Since the advent of the camera, there have been photographers whose mission is to record and interpret the public sphere in all its aspects. Eugene Atget documented evidence of everyday life in the streets as well as the buildings and monuments of Paris. Henri Cartier-Bresson pursued what he called "The Decisive Moment," the moment in which the meaning of an event was most clearly captured in a photograph. Their work, and that of many other masters, has inspired generations of photographers to wander public spaces, camera in hand, searching for meaningful moments in time. Success requires the street photographer to be proficient with their equipment, to be constantly aware of their surroundi...
Without a big budget, special effects team, or professional actors and crew members, Herschell Gordon Lewis created films that he himself admits were trash. Yet, while Gordon's softcore porn (The Adventures of Lucky Pierre) and heavy-duty gore (The Gruesome Twosome) were never blockbuster films, they were popular drive-in fare in the sixties and seventies. They have had a strong influence over more recent productions, and they have created for Lewis his own special niche in the world of exploitation and horror film. The history of Lewis the man and the filmmaker is a surprising one. Behind titles like Blood Feast and The Gore-Gore Girls is a warm and friendly gentleman whose road to his own brand of film glory was paved with disappointments, surprising successes, and lots and lots of fake blood. His career is examined in detail, with personal anecdotes and insights into making really gross movies on really small budgets. A filmography is included, and photographs, many of them rare, complement the text.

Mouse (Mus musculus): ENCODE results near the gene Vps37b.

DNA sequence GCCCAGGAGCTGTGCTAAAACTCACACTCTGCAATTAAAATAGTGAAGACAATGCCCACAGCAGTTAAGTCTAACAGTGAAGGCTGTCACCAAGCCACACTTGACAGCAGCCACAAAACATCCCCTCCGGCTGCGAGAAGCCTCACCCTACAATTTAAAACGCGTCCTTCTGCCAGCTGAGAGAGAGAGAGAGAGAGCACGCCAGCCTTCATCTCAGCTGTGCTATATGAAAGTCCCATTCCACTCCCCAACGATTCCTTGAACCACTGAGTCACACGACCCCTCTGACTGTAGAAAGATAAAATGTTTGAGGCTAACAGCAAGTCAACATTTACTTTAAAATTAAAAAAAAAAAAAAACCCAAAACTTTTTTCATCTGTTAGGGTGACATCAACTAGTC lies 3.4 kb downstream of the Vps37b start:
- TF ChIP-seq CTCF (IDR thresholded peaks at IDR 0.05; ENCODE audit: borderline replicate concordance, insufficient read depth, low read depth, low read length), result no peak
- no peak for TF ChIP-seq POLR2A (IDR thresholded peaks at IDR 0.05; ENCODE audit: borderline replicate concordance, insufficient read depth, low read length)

Helps teachers of young learners introduce and practise grammar in a fun and motivating way. Steers a middle course between grammar-based and communicative approaches to teaching: meaning is the main focus of all language teaching and grammar is an intrinsic part of making meaning explicit
Main Currents in Caribbean Thought probes deeply into the multicultural origins of Caribbean society, defining and tracing the evolution of the distinctive ideology that has arisen from the region’s unique historical mixture of peoples and beliefs. Among the topics that noted scholar Gordon K. Lewis covers are the sixteenth- and seventeenth-century beginnings of Caribbean thought, pro- and antislavery ideologies, the growth of Antillean nationalist and anticolonialist thought during the nineteenth century, and the development of the region’s characteristic secret religious cults from imported religions and European thought. Since its original publication in 1983, Main Currents in Caribbean Thought has remained one of the most ambitious works to date by a leader in modern Caribbean scholarship. By looking into the “Caribbean mind,” Lewis shows how European, African, and Asian ideas became creolized and Americanized, creating an entirely new ideology that continues to shape Caribbean thought and society today.